Hello everyone, Baroness here 🙂
A good ruling in the Kentucky District Court recently.
Here are the facts you need to know:
- On or about March 7, 2014, Plaintiff David Barnett applied for and received a FNBO credit card account.
- When applying for the account, Barnett provided his cellular number as way for FNBO to contact him.
- At some point, Barnett stopped making his minimum monthly payments.
As a result, FNBO began to contact him via telephone to discuss his missed payments.
Over a 7-month period, FNBO contacted Barnett via phone call, text message or prerecorded message 574 times—an average of 3.2 times a day (excluding Sundays)
Barnett alleged he instructed them to stop calling him.
Of course, and as expected, Barnett filed a Complaint, alleging, amongst others, violation of the TCPA. FNBO moved for summary judgment arguing it did not use an Automatic Telephone Dialing System (ATDS) to make the calls.
The Court granted in part and denied in part. The Court granted FNBO’s motion as to all calls, except the 111 prerecorded calls and text messages, because…the court says they were not made using an ATDS as required under the TCPA and pursuant Facebook. Barnett filed a Motion for Reconsideration.
As a refresh, motions to reconsider may be treated as motions to alter/amend judgment under Federal Rule of Civil Procedure 59(e), which allows a party to file a motion to alter or amend a judgment within 28 days of its entry.
Specifically, in the Sixth Circuit, a district court has discretion to set aside a judgment under Rule 59(e) based on at least one of the following: (1) a clear error of law, (2) newly discovered evidence, (3) an intervening change in controlling law, or (4) a need to prevent manifest injustice.
The clear error of law standard is apparently really high. To show a clear error of law, a party must “establish not only that errors were made, but that these errors were so egregious that an appellate court would not affirm the judgment.”
Here, Barnett alleges the court failed to consider FNBO’s use of the TWX system in conjunction with the LiveVox system. Barnett contends that TWX AND LiveVox together make up an ATDS because LiveVox can and does store numbers randomly or sequentially generated by TWX daily. Does this argument look familiar?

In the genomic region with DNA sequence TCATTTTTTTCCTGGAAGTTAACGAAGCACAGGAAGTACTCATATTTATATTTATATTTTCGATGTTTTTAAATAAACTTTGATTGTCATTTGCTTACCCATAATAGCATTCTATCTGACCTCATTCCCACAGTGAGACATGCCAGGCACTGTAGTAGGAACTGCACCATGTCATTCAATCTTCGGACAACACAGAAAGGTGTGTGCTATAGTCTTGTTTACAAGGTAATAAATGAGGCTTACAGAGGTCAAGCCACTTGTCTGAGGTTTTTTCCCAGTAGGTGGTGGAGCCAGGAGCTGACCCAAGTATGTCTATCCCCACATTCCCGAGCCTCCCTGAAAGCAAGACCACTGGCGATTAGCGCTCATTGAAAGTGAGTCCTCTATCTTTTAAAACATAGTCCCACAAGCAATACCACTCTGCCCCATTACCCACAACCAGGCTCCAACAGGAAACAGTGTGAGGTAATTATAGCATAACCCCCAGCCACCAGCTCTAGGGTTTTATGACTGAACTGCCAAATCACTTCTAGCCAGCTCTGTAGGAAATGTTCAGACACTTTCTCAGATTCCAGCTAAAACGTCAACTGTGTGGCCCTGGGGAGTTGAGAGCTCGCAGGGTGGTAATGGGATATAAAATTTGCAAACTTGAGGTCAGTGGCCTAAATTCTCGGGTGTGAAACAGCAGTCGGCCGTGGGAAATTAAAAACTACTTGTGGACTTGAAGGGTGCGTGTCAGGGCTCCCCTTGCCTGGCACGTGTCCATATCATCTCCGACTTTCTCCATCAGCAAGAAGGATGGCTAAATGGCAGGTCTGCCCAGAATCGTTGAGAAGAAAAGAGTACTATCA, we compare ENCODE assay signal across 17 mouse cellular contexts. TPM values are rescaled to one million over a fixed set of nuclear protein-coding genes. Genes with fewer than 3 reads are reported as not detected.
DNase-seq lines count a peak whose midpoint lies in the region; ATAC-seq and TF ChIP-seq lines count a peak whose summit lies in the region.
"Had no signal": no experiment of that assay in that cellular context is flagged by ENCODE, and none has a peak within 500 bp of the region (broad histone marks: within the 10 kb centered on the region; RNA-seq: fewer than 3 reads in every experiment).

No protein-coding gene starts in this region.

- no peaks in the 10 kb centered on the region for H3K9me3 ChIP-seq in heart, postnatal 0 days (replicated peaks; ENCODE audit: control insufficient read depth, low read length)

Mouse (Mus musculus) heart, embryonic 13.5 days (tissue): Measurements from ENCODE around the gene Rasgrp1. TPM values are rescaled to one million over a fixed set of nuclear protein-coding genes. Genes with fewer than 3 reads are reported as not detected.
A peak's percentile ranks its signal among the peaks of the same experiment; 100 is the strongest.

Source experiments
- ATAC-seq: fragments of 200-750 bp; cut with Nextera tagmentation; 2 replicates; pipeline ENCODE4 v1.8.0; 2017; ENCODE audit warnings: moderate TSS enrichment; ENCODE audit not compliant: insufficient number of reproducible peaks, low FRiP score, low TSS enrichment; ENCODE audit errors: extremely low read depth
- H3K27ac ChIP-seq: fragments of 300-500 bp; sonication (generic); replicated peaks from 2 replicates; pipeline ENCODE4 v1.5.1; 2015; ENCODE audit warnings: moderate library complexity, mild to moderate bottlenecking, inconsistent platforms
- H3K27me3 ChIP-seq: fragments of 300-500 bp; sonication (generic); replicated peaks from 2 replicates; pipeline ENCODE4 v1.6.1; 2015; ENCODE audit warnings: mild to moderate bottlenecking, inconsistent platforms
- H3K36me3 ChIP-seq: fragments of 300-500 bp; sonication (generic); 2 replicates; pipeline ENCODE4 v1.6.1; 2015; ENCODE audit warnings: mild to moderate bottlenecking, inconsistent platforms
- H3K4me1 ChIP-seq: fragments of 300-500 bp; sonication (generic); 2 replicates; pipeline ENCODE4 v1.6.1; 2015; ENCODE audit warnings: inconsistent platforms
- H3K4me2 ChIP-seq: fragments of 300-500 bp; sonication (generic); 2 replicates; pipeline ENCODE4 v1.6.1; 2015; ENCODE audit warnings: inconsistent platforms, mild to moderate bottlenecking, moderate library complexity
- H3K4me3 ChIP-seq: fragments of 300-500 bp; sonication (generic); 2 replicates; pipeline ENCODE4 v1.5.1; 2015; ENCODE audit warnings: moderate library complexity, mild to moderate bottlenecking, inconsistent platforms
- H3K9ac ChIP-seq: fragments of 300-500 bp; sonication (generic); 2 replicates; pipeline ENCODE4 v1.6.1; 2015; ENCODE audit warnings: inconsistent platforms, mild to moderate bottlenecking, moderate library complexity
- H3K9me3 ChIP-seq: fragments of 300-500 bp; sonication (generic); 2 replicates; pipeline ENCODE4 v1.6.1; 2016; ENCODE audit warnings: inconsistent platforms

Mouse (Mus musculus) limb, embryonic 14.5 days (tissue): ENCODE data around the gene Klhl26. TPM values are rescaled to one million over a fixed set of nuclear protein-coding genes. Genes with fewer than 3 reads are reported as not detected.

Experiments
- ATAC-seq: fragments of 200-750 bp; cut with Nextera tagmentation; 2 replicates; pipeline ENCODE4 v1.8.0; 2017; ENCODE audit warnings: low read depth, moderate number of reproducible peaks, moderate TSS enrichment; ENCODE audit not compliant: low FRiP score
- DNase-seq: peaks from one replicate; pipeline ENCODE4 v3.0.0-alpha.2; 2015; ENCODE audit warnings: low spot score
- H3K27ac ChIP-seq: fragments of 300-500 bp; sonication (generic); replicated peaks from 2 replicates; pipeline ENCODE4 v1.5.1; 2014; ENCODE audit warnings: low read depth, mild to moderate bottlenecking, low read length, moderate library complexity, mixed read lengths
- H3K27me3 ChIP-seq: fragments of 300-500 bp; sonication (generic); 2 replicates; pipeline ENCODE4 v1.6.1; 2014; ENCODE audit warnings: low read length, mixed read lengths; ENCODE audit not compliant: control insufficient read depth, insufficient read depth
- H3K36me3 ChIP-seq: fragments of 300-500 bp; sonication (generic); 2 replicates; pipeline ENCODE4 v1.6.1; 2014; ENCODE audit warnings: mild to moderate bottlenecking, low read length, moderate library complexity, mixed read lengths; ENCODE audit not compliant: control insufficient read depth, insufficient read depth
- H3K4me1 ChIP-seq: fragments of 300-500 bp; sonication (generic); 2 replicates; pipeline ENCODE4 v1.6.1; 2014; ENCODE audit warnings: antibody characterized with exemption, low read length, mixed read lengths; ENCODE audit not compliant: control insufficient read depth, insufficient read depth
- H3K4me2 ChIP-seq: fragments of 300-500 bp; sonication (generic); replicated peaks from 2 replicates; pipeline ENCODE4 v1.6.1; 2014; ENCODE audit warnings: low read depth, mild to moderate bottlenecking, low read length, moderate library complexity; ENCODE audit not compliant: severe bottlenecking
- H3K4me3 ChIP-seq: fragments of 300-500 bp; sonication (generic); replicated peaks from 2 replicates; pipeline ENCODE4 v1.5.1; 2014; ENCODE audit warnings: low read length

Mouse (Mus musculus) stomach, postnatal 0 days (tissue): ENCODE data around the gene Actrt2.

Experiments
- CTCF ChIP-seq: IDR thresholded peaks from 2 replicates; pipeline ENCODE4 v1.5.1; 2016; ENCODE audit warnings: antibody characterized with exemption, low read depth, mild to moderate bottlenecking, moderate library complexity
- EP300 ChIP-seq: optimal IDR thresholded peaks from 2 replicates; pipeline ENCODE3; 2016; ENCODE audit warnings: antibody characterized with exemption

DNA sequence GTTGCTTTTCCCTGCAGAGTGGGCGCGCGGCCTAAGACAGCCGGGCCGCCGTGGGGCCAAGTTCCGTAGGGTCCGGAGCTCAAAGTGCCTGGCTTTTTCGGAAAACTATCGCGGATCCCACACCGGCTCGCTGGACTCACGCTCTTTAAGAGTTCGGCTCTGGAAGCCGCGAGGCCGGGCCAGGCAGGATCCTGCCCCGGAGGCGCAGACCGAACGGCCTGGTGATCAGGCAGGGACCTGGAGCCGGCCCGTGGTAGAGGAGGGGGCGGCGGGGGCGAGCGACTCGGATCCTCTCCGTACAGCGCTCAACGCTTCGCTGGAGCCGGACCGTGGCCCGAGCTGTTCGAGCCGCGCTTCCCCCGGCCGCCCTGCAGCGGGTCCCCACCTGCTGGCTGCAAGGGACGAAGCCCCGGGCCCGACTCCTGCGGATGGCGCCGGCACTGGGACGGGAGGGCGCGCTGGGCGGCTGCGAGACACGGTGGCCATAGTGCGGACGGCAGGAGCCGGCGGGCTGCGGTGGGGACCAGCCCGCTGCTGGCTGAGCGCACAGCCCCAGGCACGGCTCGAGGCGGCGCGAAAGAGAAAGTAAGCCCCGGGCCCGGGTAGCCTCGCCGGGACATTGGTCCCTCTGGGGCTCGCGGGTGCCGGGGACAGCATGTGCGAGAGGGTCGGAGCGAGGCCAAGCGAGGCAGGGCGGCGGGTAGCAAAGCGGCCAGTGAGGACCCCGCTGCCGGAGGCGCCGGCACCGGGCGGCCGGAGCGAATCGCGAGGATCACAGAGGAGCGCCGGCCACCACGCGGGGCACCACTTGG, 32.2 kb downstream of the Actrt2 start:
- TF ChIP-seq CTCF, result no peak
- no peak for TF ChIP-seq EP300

The Court rejected this argument for two reasons. First, LiveVox is NOT an ATDS simply because it stores a randomly or sequentially generated listed of numbers from TWX on a daily basis. LiveVox, itself cannot store or produce numbers to be called using a random or sequential number generator.
Second, LiveVox is NOT an ATDS simply because it has a cooperative link to TWX. TWX and LiveVox are two separate systems that perform distinct tasks.
“To hold that LiveVox is an ATDS due to its tie with TWX would virtually subject a non-ATDS system/program to the TCPA because of its mere association with another separate system/program.”
Accordingly, the Court held Barnett failed to meet the clear error rule and denied its Motion for reconsideration.
Notice how the Court in Barnett did not include both LiveVox and TWX within the definition of “equipment”—but under Panzarella, decided just a few days later–both systems would be looked at together to determine if an ATDS was in use. Of course, under Panzarella merely using an ATDS is not enough—the Defendant would also have to be using the core functionalities of an ATDS to be liable under the TCPA. Its a distinction that potentially makes a big difference—and we’ll be talking all about it in our new Deserve to Win podcast episode out June 28, 2022.